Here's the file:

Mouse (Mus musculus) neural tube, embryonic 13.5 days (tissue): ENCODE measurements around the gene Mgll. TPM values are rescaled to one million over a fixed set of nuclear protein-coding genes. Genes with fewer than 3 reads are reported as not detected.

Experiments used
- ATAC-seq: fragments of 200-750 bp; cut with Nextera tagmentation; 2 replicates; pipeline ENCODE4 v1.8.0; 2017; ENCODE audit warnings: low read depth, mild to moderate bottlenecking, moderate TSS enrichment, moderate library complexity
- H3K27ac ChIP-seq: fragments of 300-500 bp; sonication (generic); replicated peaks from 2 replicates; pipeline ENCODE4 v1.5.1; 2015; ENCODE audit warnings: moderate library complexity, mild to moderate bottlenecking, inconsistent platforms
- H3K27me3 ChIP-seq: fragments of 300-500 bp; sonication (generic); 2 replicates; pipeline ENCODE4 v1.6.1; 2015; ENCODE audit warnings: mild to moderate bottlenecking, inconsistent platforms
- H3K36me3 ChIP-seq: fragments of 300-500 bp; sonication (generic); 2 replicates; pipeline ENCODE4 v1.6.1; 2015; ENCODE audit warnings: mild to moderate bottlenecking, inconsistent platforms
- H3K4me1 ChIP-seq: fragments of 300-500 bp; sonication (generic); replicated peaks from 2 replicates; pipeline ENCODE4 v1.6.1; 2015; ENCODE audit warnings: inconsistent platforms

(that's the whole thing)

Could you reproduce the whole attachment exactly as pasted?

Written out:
Mouse (Mus musculus) neural tube, embryonic 13.5 days (tissue): ENCODE measurements around the gene Mgll. TPM values are rescaled to one million over a fixed set of nuclear protein-coding genes. Genes with fewer than 3 reads are reported as not detected.

Experiments used
- ATAC-seq: fragments of 200-750 bp; cut with Nextera tagmentation; 2 replicates; pipeline ENCODE4 v1.8.0; 2017; ENCODE audit warnings: low read depth, mild to moderate bottlenecking, moderate TSS enrichment, moderate library complexity
- H3K27ac ChIP-seq: fragments of 300-500 bp; sonication (generic); replicated peaks from 2 replicates; pipeline ENCODE4 v1.5.1; 2015; ENCODE audit warnings: moderate library complexity, mild to moderate bottlenecking, inconsistent platforms
- H3K27me3 ChIP-seq: fragments of 300-500 bp; sonication (generic); 2 replicates; pipeline ENCODE4 v1.6.1; 2015; ENCODE audit warnings: mild to moderate bottlenecking, inconsistent platforms
- H3K36me3 ChIP-seq: fragments of 300-500 bp; sonication (generic); 2 replicates; pipeline ENCODE4 v1.6.1; 2015; ENCODE audit warnings: mild to moderate bottlenecking, inconsistent platforms
- H3K4me1 ChIP-seq: fragments of 300-500 bp; sonication (generic); replicated peaks from 2 replicates; pipeline ENCODE4 v1.6.1; 2015; ENCODE audit warnings: inconsistent platforms